Titus Flavius Caesar Vespasianus Augustus
|Also Known As:||"Vespasian 9th Roman Emperor"|
|Birthplace:||Reate, modern Rieti, in Sabinia, Italy|
|Death:||Died in Rome|
|Cause of death:||put to death by Emperor Vitellius|
|Place of Burial:||Rome|
Son of Titus Flavius Sabinus, I and Vespasia Polla
|Occupation:||9th Roman Emperor|
|Managed by:||Private User|
About Vespasian, Roman Emperor
This list of Roman emperors goes from the first emperor (Octavian, who is better known as Augustus) to the last emperor in the West (Romulus Augustulus). In the East, the Roman Empire continued until Constantinople (Byzantium) was sacked in A.D. 1453. This takes you through the standard period of Roman emperors, from the end of the 1st century B.C. to the end of the 5th century A.D.
During the second period of the Roman Empire, the Dominate -- as opposed to the earlier period which was known as the Principate, there was an emperor at Constantinople as well as the one in the West.
Rome was originally the capital of the Roman emperor. Later, it moved to Milan, and then Ravenna (A.D. 402-476). After the fall of Romulus Augustulus, in A.D. 476, Rome continued to have an emperor for almost another millennium, but that Roman emperor ruled from the East.
(31 or) 27 B.C. - 14 A.D. Augustus 14 - 37 Tiberius 37 - 41 Caligula 41 - 54 Claudius 54 - 68 Nero Year of the 4 Emperors
(ends with Vespasian) 68 - 69 Galba 69 Otho 69 Vitellius
69 - 79 Vespasian 79 - 81 Titus 81 - 96 Domitian 5 Good Emperors
96 - 98 Nerva 98 - 117 Trajan 117 - 138 Hadrian 138 - 161 Antoninus Pius 161 - 180 Marcus Aurelius (161 - 169 Lucius Verus)
(The next cluster of emperors is not part of a specific dynasty or other common grouping, but includes 4 from the year of the 5 emperors, 193.) 177/180 - 192 Commodus 193 Pertinax 193 Didius Julianus 193 - 194 Pescennius Niger 193 - 197 Clodius Albinus
193 - 211 Septimius Severus 198/212 - 217 Caracalla 217 - 218 Macrinus 218 - 222 Elagabalus 222 - 235 Severus Alexander
(More emperors without a dynastic label, although it includes the year of the 6 emperors, 238.) For more on this age of chaos, read Brian Campbell's excellent synopsis in The Romans and Their World.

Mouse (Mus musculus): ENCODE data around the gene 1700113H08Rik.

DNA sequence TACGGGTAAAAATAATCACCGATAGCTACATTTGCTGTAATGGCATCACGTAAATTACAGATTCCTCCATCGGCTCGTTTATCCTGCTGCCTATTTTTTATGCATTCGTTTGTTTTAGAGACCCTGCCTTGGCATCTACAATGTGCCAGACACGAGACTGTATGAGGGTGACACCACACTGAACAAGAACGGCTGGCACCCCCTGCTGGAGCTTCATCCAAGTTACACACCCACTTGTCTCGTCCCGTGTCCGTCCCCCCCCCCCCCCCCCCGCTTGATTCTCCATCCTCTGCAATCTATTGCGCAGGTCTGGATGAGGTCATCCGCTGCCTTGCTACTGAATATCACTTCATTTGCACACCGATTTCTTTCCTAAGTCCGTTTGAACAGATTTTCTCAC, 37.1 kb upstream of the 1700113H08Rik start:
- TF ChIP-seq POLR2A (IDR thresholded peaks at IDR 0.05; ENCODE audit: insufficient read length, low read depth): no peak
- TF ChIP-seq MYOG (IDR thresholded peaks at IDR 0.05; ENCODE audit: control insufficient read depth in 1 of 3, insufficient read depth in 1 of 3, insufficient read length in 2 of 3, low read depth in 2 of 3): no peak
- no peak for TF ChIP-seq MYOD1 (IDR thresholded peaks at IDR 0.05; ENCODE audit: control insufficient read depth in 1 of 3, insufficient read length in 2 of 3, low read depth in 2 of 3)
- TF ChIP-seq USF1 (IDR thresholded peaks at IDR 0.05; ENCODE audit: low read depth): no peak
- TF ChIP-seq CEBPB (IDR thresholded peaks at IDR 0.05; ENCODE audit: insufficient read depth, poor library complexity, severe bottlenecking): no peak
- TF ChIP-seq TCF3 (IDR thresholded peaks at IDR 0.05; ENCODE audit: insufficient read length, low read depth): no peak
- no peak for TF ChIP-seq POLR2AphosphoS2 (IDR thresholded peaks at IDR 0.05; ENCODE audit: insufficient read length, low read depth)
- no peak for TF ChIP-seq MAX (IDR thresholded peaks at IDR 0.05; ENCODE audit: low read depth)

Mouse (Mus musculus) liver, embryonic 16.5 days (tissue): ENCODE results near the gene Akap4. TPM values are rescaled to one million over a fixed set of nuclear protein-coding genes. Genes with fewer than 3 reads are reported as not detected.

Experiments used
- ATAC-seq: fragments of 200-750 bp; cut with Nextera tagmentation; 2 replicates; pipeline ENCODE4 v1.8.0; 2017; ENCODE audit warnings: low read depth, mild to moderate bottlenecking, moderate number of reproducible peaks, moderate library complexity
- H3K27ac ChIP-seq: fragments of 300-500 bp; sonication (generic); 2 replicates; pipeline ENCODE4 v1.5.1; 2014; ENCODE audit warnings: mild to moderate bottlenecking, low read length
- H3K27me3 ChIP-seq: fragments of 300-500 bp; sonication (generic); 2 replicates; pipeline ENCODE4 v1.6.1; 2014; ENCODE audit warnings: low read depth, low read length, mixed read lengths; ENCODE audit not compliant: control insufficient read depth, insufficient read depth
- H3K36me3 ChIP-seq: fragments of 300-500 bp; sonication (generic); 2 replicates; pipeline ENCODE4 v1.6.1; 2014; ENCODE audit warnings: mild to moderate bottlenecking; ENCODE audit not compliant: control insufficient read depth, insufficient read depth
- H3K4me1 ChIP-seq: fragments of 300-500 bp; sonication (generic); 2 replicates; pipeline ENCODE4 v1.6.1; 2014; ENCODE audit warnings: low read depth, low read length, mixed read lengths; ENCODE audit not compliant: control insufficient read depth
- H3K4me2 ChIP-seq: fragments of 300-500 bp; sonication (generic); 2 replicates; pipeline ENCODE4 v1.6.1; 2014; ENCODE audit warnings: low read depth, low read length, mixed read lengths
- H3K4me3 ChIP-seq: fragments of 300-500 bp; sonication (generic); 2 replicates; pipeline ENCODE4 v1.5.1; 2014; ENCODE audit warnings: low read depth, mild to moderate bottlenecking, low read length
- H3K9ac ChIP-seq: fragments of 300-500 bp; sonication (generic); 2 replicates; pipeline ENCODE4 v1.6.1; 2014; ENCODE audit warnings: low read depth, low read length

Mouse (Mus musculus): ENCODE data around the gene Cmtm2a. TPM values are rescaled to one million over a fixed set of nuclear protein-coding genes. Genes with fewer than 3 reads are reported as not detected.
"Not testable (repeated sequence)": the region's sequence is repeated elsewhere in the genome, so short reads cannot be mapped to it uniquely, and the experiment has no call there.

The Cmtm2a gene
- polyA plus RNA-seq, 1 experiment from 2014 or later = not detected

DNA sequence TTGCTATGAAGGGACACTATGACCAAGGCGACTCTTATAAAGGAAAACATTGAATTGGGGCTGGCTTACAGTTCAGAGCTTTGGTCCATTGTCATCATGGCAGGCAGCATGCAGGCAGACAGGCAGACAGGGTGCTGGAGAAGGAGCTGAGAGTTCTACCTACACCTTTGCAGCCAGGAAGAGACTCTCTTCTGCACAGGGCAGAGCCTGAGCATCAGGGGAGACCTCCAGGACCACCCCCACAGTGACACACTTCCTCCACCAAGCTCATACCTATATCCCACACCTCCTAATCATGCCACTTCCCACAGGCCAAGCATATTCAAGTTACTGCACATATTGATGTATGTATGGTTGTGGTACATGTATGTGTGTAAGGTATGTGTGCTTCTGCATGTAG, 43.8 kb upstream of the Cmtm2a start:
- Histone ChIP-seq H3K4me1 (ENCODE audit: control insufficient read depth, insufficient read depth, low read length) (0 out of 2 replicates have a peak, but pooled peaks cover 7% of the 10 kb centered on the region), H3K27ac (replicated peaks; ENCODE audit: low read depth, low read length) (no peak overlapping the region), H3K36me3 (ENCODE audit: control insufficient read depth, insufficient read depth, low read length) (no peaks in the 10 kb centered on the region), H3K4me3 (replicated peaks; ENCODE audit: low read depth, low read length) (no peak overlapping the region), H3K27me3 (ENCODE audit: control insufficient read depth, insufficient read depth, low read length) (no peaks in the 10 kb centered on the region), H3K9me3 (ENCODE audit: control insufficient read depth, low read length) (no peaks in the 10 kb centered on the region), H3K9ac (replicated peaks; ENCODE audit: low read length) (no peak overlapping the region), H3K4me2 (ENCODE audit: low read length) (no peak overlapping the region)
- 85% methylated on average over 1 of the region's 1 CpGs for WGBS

235 - 238 Maximinus 238 Gordian I and II 238 Balbinus and Pupienus 238 - 244 Gordian III 244 - 249 Philip the Arab 249 - 251 Decius 251 - 253 Gallus 253 - 260 Valerian 254 - 268 Gallienus 268 - 270 Claudius Gothicus 270 - 275 Aurelian 275 - 276 Tacitus 276 - 282 Probus 282 - 285 Carus Carinus Numerian
285-ca.310 Diocletian 295 L. Domitius Domitianus 297-298 Aurelius Achilleus 303 Eugenius 285-ca.310 Maximianus Herculius 285 Amandus 285 Aelianus Iulianus 286?-297? British Emperors 286/7-293 Carausius 293-296/7 Allectus
293-306 Constantius I Chlorus Dynasty of Constantine
293-311 Galerius 305-313 Maximinus Daia 305-307 Severus II 306-312 Maxentius 308-309 L. Domitius Alexander 308-324 Licinius 314? Valens 324 Martinianus 306-337 Constantinus I 333/334 Calocaerus 337-340 Constantinus II 337-350 Constans I 337-361 Constantius II 350-353 Magnentius 350 Nepotian 350 Vetranio 355 Silvanus 361-363 Julianus 363-364 Jovianus
(More emperors without a dynastic label) 364-375 Valentinianus I 375 Firmus 364-378 Valens 365-366 Procopius 366 Marcellus 367-383 Gratian 375-392 Valentinianus II 378-395 Theodosius I 383-388 Magnus Maximus 384-388 Flavius Victor 392-394 Eugenius
[See: Table of Eastern and Western Emperors]
395-423 Honorius [Division of the Empire - Honorius' brother Arcadius ruled the East 395-408] 407-411 Constantine III usurper 421 Constantius III 423-425 Johannes 425-455 Valentinian III 455 Petronius Maximus 455-456 Avitus 457-461 Majorian 461-465 Libius Severus 467-472 Anthemius 468 Arvandus 470 Romanus 472 Olybrius 473-474 Glycerius 474-475 Julius Nepos 475-476 Romulus Augustulus